Statistics from Altmetric.com
If you wish to reuse any or all of this article please use the link below which will take you to the Copyright Clearance Center’s RightsLink service. You will be able to get a quick price and instant permission to reuse the content in many different ways.
Violence is both a public health and a social problem. Although there is not only one type of violence nor a unique concept of what it means, the following concept has gained consensus, particularly among those working intersectorally with a public health approach: “Violence is an intentional use of physical force against another person or against oneself, which either result in or has a high likelihood of resulting in injury or death”.1 This definition has two main components: the intention and the harm it produces. It is also focused on the event itself: hence it is either case or victim oriented, as in many public health situations. Its usefulness relies upon the possibility of linking the case with the specific circumstances that led to or ended in violence.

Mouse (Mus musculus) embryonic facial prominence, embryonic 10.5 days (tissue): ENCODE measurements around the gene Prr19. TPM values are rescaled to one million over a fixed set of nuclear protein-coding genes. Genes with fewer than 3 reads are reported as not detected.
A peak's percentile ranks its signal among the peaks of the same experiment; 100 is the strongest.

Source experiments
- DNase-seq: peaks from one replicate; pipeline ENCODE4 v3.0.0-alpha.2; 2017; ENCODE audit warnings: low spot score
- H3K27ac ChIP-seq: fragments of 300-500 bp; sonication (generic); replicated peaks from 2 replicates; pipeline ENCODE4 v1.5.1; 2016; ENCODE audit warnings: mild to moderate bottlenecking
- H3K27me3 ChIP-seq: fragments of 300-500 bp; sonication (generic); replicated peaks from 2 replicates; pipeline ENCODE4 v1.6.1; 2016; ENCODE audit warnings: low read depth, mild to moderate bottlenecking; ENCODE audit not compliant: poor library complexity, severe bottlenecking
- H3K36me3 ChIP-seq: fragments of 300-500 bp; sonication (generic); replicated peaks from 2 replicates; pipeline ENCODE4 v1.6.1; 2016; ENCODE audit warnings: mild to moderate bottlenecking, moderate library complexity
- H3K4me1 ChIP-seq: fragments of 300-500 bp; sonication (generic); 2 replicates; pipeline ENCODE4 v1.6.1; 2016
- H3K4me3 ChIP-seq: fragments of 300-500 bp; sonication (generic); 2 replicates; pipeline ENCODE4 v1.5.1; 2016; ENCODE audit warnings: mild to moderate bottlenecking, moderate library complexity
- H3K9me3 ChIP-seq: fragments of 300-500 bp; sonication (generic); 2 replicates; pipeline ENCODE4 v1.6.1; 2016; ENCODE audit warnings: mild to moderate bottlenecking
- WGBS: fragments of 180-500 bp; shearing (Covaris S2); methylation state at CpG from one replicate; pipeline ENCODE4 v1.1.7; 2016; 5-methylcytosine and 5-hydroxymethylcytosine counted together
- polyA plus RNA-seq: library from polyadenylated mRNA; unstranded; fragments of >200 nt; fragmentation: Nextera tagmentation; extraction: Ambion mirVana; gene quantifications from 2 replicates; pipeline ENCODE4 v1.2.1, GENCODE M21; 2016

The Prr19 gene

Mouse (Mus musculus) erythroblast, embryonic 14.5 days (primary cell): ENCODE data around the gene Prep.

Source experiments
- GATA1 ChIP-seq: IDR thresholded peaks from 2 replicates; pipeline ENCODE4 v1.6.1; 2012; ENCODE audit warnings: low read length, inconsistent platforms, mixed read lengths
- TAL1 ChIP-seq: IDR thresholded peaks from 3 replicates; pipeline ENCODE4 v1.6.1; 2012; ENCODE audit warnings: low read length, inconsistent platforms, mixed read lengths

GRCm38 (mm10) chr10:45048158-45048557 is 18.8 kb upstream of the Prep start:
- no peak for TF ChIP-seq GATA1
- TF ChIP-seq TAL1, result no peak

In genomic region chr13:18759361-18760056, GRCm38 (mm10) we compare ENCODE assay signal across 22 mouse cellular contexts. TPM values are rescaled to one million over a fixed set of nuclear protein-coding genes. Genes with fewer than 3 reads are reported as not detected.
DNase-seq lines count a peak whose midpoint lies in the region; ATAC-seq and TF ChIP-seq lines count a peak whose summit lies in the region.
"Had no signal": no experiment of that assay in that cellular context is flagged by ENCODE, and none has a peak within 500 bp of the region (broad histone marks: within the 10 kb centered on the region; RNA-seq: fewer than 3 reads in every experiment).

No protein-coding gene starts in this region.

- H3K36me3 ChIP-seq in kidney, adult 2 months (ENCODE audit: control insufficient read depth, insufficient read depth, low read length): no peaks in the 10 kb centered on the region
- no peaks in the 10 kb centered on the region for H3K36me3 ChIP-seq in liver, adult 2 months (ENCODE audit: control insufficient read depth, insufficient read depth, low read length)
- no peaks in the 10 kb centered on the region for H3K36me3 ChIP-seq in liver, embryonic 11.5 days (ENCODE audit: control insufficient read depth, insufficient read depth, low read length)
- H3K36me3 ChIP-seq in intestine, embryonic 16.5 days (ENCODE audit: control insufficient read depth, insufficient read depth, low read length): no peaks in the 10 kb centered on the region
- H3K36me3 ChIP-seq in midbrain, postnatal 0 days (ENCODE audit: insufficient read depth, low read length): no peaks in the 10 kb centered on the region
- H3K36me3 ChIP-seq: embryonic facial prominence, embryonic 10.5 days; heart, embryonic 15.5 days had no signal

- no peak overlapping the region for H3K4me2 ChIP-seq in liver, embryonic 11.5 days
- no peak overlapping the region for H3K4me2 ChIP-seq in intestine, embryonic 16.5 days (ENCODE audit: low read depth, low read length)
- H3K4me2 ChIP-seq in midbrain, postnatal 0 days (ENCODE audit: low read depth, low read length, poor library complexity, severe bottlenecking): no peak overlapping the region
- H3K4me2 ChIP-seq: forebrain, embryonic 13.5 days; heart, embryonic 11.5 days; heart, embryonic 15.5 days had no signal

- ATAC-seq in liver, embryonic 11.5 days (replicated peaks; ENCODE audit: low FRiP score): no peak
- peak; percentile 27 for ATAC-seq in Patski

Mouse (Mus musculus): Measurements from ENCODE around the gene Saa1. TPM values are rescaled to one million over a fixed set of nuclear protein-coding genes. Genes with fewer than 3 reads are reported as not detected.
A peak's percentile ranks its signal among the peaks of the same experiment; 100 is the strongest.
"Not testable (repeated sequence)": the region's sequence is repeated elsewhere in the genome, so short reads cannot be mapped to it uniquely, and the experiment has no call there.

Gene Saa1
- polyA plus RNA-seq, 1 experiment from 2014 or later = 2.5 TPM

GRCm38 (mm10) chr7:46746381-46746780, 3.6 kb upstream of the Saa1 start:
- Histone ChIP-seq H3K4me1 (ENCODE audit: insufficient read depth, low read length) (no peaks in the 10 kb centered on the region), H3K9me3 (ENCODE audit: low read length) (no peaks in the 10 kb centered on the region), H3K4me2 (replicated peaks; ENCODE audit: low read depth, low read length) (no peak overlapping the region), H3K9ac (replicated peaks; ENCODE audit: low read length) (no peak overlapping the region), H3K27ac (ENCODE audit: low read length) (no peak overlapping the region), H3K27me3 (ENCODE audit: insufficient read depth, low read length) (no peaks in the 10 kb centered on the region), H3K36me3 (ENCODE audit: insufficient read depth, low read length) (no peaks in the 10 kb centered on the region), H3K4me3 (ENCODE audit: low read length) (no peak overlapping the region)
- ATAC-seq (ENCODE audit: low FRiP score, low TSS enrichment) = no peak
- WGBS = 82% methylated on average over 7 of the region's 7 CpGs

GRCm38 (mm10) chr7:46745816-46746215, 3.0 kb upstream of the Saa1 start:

Some common cases are worth illustrating: a woman with bruises on her face; a child with a burn on their back; a young man with a firearm generated wound, an adult killed in an assault on a bank. We ask ourselves: were they accidental? The answer is no. They were all intentionally inflicted. They were man/woman made, on purpose. So, the challenge for health professionals is not only to carry out a proper and adequate bandaging, stitching or operating on the cases who look for care at health facilities. Actually, the challenge goes beyond the emergency unit. The challenge is how to develop preventive interventions to avoid the occurrence of cases such as these.
In doing so, there are many problems to face. To start with, it is necessary to state that good and reliable data, to measure the burden and trend of the problem, are required worldwide. Although the data are not complete, it has been established that the Americas has the highest rate of homicide in the world, higher …